Quinn says he felt like a ‘fool’ after he lost €3.2 billion investing in Anglo

Businessman describes his dealings in shares and contracts for difference as a ‘fiasco’

  Seán Quinn:   he described his dealings in Anglo’s shares and contracts for difference as a “fiasco” and said he had taken “a right beating” as a result. He said the experience had left him “furious”. Photograph: Cyril Byrne

Seán Quinn: he described his dealings in Anglo’s shares and contracts for difference as a “fiasco” and said he had taken “a right beating” as a result. He said the experience had left him “furious”. Photograph: Cyril Byrne

Tue, Feb 11, 2014, 01:01

Businessman Seán Quinn has said he felt like “a fool” after he lost €3.2 billion investing in Anglo Irish Bank.

Mr Quinn described his dealings in the bank’s shares and contracts for difference as a “fiasco” and said he had taken “a right beating” as a result. He said the experience had left him “furious”.

Under cross-examination from Brendan Grehan SC, who is representing Anglo’s former managing director of lending Pat Whelan, Mr Quinn told the court he believed the shares he held in Anglo were his security for loans received.

He told the court he was 100 per cent sure that former Anglo Irish Bank chief executive David Drumm had told him this, but he acknowledged there was no paperwork to back his assertion up.

“I’d like to think there is information in the Anglo offices to verify that,” he said, when questioned about the absence of such documentation.

Mr Quinn said he had built up his holding in Anglo without encouragement and had given a commitment to Mr Drumm that he would pay back his borrowings. He said he was under the impression the bank was doing well as profits and dividends were rising.

‘Secret’ stake
Mr Grehan earlier put it to Mr Quinn that he had used nine different contracts for difference providers to build up his holding, which he said one could assume was with a view to building a “secret” stake. Mr Quinn agreed.

The court was told of a letter dated March 18th, 2008, sent from then Quinn Group chief executive Liam McCaffrey to Michael O’Sullivan of Anglo Irish Bank. It contained an agreement to use Mr Quinn’s children’s shares in the group as collateral for a €220 million loan.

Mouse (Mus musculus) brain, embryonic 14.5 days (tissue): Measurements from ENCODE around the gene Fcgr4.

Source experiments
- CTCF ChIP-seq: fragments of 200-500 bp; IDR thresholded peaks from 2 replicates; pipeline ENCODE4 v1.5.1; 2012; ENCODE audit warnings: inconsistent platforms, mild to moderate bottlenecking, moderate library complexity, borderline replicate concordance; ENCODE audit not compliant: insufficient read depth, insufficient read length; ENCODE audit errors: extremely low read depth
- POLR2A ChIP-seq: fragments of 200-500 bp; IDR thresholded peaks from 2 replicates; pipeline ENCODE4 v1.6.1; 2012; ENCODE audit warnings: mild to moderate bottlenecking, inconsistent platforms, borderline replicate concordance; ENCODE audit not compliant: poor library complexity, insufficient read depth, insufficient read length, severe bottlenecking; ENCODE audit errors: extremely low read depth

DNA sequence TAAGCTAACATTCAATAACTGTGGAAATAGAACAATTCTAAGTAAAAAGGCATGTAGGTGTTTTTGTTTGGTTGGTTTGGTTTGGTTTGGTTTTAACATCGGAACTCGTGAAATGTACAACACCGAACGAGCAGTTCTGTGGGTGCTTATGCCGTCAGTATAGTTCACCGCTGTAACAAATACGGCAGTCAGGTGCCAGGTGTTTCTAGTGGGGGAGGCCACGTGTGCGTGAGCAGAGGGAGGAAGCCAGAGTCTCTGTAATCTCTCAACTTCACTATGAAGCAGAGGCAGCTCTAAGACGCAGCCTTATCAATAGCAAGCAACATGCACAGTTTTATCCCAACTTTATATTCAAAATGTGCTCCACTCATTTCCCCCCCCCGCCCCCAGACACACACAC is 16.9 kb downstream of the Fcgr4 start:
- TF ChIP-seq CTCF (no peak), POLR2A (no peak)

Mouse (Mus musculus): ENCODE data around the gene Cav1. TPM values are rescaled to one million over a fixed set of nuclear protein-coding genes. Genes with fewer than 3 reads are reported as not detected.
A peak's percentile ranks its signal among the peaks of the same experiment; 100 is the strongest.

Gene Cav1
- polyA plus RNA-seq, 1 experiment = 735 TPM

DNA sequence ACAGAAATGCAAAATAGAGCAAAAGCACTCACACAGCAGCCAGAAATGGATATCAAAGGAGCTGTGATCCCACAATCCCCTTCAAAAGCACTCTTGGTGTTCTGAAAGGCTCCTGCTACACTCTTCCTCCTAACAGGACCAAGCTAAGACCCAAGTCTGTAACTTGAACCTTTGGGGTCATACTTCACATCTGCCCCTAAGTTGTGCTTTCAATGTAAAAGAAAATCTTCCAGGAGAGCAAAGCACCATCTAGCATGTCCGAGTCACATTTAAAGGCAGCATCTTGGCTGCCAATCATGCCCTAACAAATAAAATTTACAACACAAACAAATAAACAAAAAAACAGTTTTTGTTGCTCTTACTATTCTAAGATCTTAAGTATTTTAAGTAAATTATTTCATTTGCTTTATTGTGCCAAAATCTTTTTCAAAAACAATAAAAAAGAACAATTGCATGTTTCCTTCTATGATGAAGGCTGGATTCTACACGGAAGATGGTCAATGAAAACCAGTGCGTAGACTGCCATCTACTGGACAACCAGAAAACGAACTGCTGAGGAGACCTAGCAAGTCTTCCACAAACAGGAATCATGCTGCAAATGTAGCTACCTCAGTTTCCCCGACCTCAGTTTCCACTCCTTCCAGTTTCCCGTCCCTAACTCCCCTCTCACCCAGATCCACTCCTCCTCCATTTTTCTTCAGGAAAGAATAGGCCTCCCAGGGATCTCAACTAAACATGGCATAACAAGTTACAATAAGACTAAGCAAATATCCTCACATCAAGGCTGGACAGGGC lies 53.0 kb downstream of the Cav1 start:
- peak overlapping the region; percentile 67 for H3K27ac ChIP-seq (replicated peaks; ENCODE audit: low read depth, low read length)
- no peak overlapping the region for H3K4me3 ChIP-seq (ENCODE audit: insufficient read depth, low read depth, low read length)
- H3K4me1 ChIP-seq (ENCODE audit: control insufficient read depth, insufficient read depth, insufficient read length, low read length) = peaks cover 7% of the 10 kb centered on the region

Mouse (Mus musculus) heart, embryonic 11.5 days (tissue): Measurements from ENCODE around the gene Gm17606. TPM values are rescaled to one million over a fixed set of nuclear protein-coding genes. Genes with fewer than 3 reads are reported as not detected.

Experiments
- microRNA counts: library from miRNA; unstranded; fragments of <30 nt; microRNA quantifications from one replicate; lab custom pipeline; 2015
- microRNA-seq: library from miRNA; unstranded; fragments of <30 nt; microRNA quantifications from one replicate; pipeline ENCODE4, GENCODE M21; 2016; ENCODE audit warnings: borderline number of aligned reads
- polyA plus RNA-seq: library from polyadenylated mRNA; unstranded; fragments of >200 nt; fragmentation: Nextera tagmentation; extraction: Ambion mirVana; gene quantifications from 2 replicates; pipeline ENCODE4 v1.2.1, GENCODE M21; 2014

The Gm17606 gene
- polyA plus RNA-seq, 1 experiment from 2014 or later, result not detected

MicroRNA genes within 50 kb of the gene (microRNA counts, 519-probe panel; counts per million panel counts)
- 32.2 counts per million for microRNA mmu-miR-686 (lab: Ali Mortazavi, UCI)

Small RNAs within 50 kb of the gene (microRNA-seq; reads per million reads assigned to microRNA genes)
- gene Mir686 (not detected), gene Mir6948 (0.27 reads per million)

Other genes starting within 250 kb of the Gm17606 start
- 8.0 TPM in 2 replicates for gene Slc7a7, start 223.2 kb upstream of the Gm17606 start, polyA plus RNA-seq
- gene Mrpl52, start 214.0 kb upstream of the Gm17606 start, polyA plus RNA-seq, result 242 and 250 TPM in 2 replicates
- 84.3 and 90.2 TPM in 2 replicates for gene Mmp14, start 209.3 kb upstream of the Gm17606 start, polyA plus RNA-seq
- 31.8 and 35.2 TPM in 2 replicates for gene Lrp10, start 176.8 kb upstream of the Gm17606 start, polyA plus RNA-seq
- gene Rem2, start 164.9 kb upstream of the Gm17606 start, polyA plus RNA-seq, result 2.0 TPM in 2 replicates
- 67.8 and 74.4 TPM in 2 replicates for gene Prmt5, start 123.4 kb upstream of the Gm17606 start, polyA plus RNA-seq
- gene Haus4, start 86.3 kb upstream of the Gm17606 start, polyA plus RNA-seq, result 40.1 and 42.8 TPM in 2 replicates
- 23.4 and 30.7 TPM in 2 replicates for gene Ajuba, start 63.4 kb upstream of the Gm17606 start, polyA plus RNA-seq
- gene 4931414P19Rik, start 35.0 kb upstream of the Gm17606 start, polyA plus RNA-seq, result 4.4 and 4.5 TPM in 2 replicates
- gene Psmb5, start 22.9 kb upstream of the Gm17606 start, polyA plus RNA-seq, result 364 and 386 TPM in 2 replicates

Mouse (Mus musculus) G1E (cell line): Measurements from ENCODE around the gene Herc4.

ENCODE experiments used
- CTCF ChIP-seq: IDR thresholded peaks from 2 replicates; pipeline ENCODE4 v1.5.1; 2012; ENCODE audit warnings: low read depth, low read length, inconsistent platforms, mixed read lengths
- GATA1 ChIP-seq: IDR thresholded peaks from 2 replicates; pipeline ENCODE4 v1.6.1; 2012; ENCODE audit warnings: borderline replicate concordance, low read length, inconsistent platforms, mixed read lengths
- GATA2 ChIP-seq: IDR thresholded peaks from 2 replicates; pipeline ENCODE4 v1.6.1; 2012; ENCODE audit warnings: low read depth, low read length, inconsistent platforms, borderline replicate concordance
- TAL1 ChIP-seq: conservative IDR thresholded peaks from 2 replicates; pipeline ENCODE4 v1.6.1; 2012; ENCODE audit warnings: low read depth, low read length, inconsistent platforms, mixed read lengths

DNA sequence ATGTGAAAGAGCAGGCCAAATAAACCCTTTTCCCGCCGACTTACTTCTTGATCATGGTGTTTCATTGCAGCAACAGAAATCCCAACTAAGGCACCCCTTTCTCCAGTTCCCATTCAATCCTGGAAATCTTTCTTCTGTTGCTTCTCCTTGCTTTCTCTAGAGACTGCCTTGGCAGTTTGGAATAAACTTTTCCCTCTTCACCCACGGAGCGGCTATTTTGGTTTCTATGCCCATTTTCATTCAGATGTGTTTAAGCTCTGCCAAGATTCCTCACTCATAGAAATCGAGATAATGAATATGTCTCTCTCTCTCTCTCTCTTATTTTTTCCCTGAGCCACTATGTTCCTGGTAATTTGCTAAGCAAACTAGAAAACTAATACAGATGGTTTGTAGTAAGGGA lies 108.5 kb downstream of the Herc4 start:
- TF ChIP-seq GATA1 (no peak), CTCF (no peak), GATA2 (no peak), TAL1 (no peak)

Asked if he was aware of the commitment, Mr Quinn queried if this was “where I gave away the family silver”.

Mr Quinn said he at no stage believed the shares would be taken as security but that if Mr McCaffrey had told the court he had been informed about the commitment, then he had been.

Mr Quinn explained that he had not been involved in the administration of the Quinn Group for more than 30 years. He said he had left school when he was 15 and that he was involved in “spending money stupidly” and trying to ensure the group turned a profit.

Mr Grehan said lending to the Quinn Group had continued and that a breaking point came early in July 2008, when he said Anglo Irish Bank had reached the limit of what it was willing to provide.

“They were running out of rope,” Mr Quinn said.

Mr Grehan said Mr Quinn needed some €200 million to appease bondholders and that the funds had been declined until a condition was agreed that he handed over power of attorney regarding his Anglo contracts for difference.

He said he had a conversation with Mr Drumm, which he described as not being overly friendly, and that language was used that he would not care to repeat.

Mr Quinn said he was not happy he had to unwind his shareholding in the bank at that point. He said he had invested billions in the bank on an understanding that his shares were his security and that he did not think it made any sense to sell them off while the bank’s share price was so low.

‘Furious’
“I was furious and I am still furious,” he said. “We lost €3.2 billion through the Anglo fiasco. I was a fool.”